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How to: Build an ASP.NET Relying Party Application

Windows Identity Foundation
[Starting with the .NET Framework 4.5, Windows Identity Foundation (WIF) has been fully integrated into the .NET Framework. The version of WIF addressed by this topic, WIF 3.5, is deprecated and should only be used when developing against the .NET Framework 3.5 SP1 or the .NET Framework 4. For more information about WIF in the .NET Framework 4.5, also known as WIF 4.5, see the Windows Identity Foundation documentation in the .NET Framework 4.5 Development Guide.]

In this scenario, you use the WIF Visual Studio templates and FedUtil to create an ASP.NET Web site that lets you access the current user’s claims through IClaimsPrincipal. The way this works is that FedUtil adds the ClaimsPrincipalHttpModule to your project. The module lets you convert the current user’s IPrincipal object to an IClaimsPrincipal object.

noteNote
You must run Visual Studio in Elevated mode for FedUtil to work correctly.

In Visual Studio, create a Claims-Aware ASP.NET Web Site as shown in Claims-Aware ASP.NET Web Site.

Next, right-click your project in the Solution Explorer and select Add STS Reference:

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This runs the FedUtil tool. You’ll see the FedUtil dialog box, beginning with the Welcome to Federation Utility tool page:

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This page requires you to enter two fields:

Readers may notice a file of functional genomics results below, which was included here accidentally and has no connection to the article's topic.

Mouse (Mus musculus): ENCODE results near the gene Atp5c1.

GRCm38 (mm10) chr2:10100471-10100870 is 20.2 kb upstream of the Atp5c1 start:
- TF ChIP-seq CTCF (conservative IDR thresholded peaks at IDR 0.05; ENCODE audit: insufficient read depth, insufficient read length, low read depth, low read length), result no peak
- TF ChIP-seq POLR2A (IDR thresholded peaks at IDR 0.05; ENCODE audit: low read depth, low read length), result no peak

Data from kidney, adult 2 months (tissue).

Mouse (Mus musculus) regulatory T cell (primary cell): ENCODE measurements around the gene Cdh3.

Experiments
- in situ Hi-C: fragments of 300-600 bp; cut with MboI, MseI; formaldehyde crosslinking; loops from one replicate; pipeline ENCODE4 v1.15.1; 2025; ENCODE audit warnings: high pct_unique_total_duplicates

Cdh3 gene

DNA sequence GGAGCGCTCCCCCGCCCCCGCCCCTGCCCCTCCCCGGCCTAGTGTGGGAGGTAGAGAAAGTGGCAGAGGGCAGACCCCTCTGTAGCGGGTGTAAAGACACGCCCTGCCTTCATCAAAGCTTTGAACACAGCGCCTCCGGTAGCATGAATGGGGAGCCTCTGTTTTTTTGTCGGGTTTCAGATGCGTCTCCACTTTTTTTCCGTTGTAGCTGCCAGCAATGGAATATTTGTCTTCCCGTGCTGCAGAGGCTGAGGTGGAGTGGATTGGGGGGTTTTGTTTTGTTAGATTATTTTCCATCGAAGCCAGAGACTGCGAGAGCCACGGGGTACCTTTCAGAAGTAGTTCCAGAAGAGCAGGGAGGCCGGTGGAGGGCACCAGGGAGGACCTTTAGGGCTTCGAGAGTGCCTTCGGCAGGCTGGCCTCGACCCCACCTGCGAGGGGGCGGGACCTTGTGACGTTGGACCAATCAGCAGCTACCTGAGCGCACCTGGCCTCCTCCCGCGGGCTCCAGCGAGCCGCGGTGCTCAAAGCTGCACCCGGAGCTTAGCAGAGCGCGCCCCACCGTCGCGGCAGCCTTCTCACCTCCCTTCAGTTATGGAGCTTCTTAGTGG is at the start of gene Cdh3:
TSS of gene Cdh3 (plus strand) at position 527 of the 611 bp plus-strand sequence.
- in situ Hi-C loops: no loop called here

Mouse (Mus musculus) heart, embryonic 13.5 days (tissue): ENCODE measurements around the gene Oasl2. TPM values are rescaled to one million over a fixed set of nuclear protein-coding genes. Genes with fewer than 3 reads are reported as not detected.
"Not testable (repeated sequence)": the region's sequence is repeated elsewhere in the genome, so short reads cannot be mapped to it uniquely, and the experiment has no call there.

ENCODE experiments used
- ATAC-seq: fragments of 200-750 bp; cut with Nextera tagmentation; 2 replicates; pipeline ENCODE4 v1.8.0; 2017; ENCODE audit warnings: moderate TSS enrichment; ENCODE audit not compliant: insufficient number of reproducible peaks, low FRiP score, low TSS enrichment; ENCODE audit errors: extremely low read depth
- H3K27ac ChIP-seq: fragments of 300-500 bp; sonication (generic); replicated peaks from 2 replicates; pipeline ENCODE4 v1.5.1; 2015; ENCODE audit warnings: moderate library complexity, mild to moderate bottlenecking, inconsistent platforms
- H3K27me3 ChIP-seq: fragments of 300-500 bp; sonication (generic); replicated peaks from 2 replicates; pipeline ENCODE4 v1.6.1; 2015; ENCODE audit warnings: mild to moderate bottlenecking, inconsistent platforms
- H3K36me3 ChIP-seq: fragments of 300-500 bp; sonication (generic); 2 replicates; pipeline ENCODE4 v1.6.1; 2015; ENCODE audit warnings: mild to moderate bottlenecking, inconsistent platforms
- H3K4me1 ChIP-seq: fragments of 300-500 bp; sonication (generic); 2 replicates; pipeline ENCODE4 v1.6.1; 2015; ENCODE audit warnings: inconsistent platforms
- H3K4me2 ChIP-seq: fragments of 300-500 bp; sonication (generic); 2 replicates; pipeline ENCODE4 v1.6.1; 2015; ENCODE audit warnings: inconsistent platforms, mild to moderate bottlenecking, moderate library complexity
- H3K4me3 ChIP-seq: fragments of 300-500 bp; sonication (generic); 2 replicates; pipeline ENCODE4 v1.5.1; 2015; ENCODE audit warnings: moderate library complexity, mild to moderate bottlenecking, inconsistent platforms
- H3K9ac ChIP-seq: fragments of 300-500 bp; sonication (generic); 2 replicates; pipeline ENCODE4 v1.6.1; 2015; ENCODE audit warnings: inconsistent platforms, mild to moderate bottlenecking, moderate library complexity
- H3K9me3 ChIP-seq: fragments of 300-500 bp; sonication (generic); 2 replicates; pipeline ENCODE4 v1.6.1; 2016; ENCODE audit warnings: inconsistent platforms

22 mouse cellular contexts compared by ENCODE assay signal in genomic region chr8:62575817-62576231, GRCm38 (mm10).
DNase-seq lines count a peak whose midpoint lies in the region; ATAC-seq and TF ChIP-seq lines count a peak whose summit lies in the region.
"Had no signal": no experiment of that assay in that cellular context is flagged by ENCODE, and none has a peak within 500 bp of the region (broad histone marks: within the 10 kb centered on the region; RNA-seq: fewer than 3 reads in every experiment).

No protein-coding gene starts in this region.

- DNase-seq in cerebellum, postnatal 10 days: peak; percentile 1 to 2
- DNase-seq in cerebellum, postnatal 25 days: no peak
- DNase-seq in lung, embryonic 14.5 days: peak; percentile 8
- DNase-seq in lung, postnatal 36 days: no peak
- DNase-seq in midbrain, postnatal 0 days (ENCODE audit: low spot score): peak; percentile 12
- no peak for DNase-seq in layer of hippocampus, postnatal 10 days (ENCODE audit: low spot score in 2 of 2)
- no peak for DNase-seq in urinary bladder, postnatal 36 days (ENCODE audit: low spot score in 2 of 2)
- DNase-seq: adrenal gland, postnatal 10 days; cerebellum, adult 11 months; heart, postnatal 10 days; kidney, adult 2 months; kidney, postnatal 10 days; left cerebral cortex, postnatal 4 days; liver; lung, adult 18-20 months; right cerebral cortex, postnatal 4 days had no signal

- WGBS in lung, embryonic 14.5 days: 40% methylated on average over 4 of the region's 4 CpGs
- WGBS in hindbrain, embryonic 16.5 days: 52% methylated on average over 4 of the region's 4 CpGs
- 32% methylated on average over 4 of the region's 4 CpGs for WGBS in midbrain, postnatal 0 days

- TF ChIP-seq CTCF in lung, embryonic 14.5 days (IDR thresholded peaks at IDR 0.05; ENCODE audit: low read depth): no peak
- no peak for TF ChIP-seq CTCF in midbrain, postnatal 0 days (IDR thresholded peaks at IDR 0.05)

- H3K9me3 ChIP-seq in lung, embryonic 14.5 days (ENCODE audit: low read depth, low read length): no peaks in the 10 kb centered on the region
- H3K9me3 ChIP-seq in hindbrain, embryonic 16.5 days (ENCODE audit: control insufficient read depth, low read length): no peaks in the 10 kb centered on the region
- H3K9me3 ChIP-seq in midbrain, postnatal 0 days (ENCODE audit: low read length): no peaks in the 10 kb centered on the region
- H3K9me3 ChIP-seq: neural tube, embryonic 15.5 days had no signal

1. Application configuration location: Specify the path to the web.config file for your ASP.NET Web site. If you run FedUtil from outside Visual Studio, this field is empty. If you run FedUtil from inside Visual Studio, this field already contains the path to the web.config file for your project. The web.config file must already exist and should be in its default state (that is, as it was generated by Visual Studio). If you run FedUtil more than once on the same web.config file, FedUtil simply overwrites the content that it adds to the web.config file.

  2. Application URI: Specify the URI for your ASP.NET Web site. If you run FedUtil from outside Visual Studio, this field is empty. If you run FedUtil from inside Visual Studio, this field already contains two URIs for your project: one that uses localhost, and one that uses the fully qualified domain name for your computer, if available. If the URI is not secure (that is, does not begin with “https://”), you receive a warning when you click Next.

When you have provided the information, click Next. You’ll see the Security Token Service page:

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Select No STS and click Next. You’ll see the Summary page:

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Click Finish.

Now open your default.aspx.cs file and note the first two lines of the Page_Load method:

IClaimsPrincipal claimsPrincipal = Page.User as IClaimsPrincipal;
IClaimsIdentity claimsIdentity = ( IClaimsIdentity )claimsPrincipal.Identity;

The remaining code simply lists the claims for the current user and their values.



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